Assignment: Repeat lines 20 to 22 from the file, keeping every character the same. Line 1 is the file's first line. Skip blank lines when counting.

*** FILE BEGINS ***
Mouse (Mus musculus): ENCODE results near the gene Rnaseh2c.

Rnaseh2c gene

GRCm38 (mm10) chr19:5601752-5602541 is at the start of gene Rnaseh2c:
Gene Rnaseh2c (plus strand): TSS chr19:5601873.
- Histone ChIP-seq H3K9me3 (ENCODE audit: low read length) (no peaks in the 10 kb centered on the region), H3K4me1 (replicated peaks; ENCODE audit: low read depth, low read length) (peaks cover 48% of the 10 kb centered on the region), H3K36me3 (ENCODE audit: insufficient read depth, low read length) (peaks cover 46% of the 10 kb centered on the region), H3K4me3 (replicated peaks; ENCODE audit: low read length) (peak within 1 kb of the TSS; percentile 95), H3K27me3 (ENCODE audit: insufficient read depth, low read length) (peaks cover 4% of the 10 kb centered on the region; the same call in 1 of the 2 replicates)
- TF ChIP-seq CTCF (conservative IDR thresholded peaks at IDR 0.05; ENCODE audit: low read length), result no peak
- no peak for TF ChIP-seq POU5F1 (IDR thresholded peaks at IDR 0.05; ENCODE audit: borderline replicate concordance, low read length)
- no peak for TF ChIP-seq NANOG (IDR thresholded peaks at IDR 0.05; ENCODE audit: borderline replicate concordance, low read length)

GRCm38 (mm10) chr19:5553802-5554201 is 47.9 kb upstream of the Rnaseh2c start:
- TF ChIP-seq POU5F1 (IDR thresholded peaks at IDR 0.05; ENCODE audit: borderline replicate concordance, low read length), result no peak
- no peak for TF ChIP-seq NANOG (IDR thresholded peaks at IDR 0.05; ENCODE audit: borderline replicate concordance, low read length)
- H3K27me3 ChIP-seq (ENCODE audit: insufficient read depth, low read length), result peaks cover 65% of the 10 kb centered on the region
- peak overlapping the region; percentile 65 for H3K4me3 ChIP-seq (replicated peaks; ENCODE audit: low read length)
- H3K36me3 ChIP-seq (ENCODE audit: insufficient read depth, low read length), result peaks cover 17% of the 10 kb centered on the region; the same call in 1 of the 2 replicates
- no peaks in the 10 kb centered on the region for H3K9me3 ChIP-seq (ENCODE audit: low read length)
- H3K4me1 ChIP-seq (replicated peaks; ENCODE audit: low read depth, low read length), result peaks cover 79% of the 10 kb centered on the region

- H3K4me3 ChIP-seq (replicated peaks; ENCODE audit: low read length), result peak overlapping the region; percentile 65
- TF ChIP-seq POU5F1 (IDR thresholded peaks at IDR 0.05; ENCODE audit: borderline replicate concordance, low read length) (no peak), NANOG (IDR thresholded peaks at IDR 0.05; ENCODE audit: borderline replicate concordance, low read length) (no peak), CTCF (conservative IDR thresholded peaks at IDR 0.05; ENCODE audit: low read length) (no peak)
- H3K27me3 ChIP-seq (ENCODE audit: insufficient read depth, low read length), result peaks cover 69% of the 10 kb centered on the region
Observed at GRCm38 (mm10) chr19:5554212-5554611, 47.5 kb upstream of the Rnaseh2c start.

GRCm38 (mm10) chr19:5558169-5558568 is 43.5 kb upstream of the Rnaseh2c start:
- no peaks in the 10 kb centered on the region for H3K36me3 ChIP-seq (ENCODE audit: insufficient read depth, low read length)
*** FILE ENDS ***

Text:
Observed at GRCm38 (mm10) chr19:5554212-5554611, 47.5 kb upstream of the Rnaseh2c start.

GRCm38 (mm10) chr19:5558169-5558568 is 43.5 kb upstream of the Rnaseh2c start:
- no peaks in the 10 kb centered on the region for H3K36me3 ChIP-seq (ENCODE audit: insufficient read depth, low read length)